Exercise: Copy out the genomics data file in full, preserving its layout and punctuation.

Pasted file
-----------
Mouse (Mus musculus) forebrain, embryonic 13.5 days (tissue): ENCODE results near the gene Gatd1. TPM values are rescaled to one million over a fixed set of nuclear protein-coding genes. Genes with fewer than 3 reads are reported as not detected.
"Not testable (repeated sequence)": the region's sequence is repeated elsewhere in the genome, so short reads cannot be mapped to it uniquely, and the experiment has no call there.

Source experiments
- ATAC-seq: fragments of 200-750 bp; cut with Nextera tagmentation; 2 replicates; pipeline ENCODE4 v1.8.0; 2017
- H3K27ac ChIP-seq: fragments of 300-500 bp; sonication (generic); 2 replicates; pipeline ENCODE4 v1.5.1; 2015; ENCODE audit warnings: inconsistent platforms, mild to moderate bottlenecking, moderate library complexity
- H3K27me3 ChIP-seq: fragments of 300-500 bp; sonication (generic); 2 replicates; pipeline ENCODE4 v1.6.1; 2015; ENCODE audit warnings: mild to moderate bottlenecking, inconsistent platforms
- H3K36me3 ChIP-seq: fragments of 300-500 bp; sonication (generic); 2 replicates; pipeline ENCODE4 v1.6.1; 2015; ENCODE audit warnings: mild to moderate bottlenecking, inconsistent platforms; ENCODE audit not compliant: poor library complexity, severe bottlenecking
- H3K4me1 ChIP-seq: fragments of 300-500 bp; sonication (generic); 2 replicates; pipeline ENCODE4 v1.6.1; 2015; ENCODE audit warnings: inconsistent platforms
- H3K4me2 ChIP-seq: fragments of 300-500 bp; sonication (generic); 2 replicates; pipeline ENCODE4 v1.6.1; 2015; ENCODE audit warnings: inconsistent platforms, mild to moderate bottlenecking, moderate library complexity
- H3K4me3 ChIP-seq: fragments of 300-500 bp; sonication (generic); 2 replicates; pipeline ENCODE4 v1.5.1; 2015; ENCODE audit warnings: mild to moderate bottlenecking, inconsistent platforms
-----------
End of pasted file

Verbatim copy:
Mouse (Mus musculus) forebrain, embryonic 13.5 days (tissue): ENCODE results near the gene Gatd1. TPM values are rescaled to one million over a fixed set of nuclear protein-coding genes. Genes with fewer than 3 reads are reported as not detected.
"Not testable (repeated sequence)": the region's sequence is repeated elsewhere in the genome, so short reads cannot be mapped to it uniquely, and the experiment has no call there.

Source experiments
- ATAC-seq: fragments of 200-750 bp; cut with Nextera tagmentation; 2 replicates; pipeline ENCODE4 v1.8.0; 2017
- H3K27ac ChIP-seq: fragments of 300-500 bp; sonication (generic); 2 replicates; pipeline ENCODE4 v1.5.1; 2015; ENCODE audit warnings: inconsistent platforms, mild to moderate bottlenecking, moderate library complexity
- H3K27me3 ChIP-seq: fragments of 300-500 bp; sonication (generic); 2 replicates; pipeline ENCODE4 v1.6.1; 2015; ENCODE audit warnings: mild to moderate bottlenecking, inconsistent platforms
- H3K36me3 ChIP-seq: fragments of 300-500 bp; sonication (generic); 2 replicates; pipeline ENCODE4 v1.6.1; 2015; ENCODE audit warnings: mild to moderate bottlenecking, inconsistent platforms; ENCODE audit not compliant: poor library complexity, severe bottlenecking
- H3K4me1 ChIP-seq: fragments of 300-500 bp; sonication (generic); 2 replicates; pipeline ENCODE4 v1.6.1; 2015; ENCODE audit warnings: inconsistent platforms
- H3K4me2 ChIP-seq: fragments of 300-500 bp; sonication (generic); 2 replicates; pipeline ENCODE4 v1.6.1; 2015; ENCODE audit warnings: inconsistent platforms, mild to moderate bottlenecking, moderate library complexity
- H3K4me3 ChIP-seq: fragments of 300-500 bp; sonication (generic); 2 replicates; pipeline ENCODE4 v1.5.1; 2015; ENCODE audit warnings: mild to moderate bottlenecking, inconsistent platforms